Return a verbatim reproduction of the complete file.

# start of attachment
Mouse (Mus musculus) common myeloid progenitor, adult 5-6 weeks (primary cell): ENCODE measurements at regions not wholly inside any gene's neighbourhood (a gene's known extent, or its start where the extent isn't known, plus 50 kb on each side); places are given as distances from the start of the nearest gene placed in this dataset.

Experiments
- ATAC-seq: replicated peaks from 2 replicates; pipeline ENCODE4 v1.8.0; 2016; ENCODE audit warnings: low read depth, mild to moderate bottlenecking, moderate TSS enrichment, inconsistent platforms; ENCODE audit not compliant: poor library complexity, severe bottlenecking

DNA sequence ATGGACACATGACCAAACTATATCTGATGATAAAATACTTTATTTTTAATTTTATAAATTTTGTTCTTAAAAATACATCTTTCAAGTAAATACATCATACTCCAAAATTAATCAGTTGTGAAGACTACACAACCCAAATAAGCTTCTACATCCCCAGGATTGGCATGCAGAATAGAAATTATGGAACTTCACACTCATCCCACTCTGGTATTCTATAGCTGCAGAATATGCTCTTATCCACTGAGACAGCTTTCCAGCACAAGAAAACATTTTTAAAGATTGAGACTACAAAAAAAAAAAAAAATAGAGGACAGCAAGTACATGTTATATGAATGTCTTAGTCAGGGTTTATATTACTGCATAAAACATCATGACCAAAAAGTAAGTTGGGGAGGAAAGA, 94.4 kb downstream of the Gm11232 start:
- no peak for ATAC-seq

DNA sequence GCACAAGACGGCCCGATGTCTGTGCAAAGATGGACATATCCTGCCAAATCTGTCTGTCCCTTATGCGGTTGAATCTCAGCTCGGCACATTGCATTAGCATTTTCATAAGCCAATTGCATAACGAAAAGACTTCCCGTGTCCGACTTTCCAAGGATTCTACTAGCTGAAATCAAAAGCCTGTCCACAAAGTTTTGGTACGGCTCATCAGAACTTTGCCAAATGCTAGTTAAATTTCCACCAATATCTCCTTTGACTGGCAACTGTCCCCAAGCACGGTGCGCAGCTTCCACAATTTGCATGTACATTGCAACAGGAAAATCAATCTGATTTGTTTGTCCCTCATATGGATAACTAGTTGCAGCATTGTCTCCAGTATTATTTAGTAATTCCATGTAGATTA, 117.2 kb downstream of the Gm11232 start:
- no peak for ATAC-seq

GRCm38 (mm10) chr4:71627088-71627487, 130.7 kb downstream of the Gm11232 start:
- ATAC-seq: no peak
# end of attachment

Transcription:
Mouse (Mus musculus) common myeloid progenitor, adult 5-6 weeks (primary cell): ENCODE measurements at regions not wholly inside any gene's neighbourhood (a gene's known extent, or its start where the extent isn't known, plus 50 kb on each side); places are given as distances from the start of the nearest gene placed in this dataset.

Experiments
- ATAC-seq: replicated peaks from 2 replicates; pipeline ENCODE4 v1.8.0; 2016; ENCODE audit warnings: low read depth, mild to moderate bottlenecking, moderate TSS enrichment, inconsistent platforms; ENCODE audit not compliant: poor library complexity, severe bottlenecking

DNA sequence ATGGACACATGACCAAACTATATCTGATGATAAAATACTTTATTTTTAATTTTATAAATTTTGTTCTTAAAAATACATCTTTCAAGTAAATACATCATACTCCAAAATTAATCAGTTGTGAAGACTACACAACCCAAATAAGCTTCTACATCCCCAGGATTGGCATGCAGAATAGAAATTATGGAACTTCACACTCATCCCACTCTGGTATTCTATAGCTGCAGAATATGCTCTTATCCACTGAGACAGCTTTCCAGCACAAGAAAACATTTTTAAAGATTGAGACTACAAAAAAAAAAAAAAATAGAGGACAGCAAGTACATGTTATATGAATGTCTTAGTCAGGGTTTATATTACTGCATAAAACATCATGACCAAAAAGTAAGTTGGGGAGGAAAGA, 94.4 kb downstream of the Gm11232 start:
- no peak for ATAC-seq

DNA sequence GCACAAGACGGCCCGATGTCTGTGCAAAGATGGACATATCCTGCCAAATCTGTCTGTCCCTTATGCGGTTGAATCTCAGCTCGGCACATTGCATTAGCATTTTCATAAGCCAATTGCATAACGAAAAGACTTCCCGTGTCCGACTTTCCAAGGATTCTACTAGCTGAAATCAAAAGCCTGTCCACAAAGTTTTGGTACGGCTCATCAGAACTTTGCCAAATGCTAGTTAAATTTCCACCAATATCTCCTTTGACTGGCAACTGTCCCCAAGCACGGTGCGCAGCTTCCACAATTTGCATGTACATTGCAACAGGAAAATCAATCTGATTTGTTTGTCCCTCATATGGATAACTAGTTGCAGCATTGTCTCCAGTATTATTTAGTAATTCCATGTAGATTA, 117.2 kb downstream of the Gm11232 start:
- no peak for ATAC-seq

GRCm38 (mm10) chr4:71627088-71627487, 130.7 kb downstream of the Gm11232 start:
- ATAC-seq: no peak